The Southwestern Historical Quarterly, Volume 87, July 1983 - April, 1984 Page: 230

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meticulously. In addition to public records such as those contained
in the General Land Office, he has assembled a considerable number
of memoirs, county histories, and other sometimes obscure writings.
These are used primarily to provide biographical information on those
who received land grants in the early days of the Robertson Colony.
The volume should be very useful to genealogists who are interested
in that period and that section of Texas.
Lamar University ADRIAN N. ANDERSON
Southern Honor: Ethics and Behavior in the Old South. By Bertram
Wyatt-Brown. (New York: Oxford University Press, 1982. Pp.
xxi+597. Preface, notes, index. $29.95.)
Bertram Wyatt-Brown, professor of history at Case-Western Reserve
University, has written an extraordinary book. His task, in brief, has
been to recreate the notion of honor which, he convincingly maintains,
rested at the heart of southern society prior to the American Civil War.
This honor was, he felt, an all-pervasive but still elusive concept,
which had its origins in pre-Homeric Greece and which dominated
Indo-European thought until the eighteenth century. In countries and
areas where secular and urban pressures mounted, the code of honor-
rural, patriarchal, and family oriented-had all but become extinct by
the early years of the 18oos. Such was true in the North, save for its
most isolated regions, but not so in the South, where, if anything, the
old code remained dominant until seriously challenged in the 185os.
Wyatt-Brown hints that the decline of the system of honor in the
South and the aggravated feelings that accompanied this phenomenon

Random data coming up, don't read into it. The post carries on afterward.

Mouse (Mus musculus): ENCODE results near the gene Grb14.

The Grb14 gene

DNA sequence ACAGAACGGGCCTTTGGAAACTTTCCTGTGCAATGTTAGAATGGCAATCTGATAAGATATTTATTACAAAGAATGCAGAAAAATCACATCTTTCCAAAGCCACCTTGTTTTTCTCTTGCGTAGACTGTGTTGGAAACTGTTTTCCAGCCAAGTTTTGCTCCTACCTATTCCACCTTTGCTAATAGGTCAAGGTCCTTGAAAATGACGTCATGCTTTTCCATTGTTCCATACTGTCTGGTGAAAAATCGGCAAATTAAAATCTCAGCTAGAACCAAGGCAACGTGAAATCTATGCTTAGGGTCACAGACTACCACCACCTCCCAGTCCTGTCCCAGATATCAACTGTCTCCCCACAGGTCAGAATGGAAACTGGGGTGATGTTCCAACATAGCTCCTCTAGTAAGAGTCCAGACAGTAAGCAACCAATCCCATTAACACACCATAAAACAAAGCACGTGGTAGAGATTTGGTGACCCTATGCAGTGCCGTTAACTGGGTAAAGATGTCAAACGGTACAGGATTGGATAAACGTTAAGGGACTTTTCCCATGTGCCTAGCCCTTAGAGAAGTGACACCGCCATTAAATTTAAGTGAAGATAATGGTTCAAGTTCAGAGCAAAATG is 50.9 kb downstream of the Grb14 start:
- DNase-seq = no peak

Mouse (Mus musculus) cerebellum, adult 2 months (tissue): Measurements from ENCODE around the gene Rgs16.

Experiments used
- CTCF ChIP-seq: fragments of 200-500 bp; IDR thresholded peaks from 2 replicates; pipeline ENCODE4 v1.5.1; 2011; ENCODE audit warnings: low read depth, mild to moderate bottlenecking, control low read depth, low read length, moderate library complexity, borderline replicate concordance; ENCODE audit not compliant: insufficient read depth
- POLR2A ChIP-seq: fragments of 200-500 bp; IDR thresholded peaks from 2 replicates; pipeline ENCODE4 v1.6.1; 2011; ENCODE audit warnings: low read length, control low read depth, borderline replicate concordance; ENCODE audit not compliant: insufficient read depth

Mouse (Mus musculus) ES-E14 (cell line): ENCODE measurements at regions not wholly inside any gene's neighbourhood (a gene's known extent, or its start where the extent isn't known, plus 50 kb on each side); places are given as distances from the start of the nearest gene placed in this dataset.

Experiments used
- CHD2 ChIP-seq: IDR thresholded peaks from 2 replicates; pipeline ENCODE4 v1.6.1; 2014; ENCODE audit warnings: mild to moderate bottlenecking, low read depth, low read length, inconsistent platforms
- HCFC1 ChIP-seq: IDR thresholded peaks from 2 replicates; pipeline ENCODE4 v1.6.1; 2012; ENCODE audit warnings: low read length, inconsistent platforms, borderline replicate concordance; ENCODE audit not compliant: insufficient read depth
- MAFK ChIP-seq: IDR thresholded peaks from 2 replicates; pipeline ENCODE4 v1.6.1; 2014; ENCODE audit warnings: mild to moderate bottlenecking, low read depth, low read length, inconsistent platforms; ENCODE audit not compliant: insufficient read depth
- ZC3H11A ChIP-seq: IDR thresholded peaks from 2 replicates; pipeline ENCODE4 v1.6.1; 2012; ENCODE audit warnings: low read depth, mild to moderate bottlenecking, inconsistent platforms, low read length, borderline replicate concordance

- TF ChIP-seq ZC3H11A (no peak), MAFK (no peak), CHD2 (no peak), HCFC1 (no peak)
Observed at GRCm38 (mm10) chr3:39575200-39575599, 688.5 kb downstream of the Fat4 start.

helped materially to lead the South to secession-an intriguing theme
the author promises to explore in another volume. Apparently the
thesis will be that it was in defense of its code of honor and not pri-
marily for slavery that the South fought. For this reason Wyatt-Brown
does not put slavery at "the center of Southern concern" (p. xii), a
welcome interpretation surely for those saturated by several genera-
tions of books that have said little else.
Southern Honor deals extensively with family life and the various
relationships that evolved in the South. Many of these relationships
became implicit in the system of honor as practiced in the slave states.
Society was a patriarchy from top to bottom; the reader is treated to
visions of innumerable pained but righteous females, from the emi-
nent Mrs. Mary B. Chesnut on down. Normally these women suffered

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Texas State Historical Association. The Southwestern Historical Quarterly, Volume 87, July 1983 - April, 1984, periodical, 1983/1984; Austin, Texas. (texashistory.unt.edu/ark:/67531/metapth117150/m1/266/ocr/: accessed September 30, 2016), University of North Texas Libraries, The Portal to Texas History, texashistory.unt.edu; crediting Texas State Historical Association.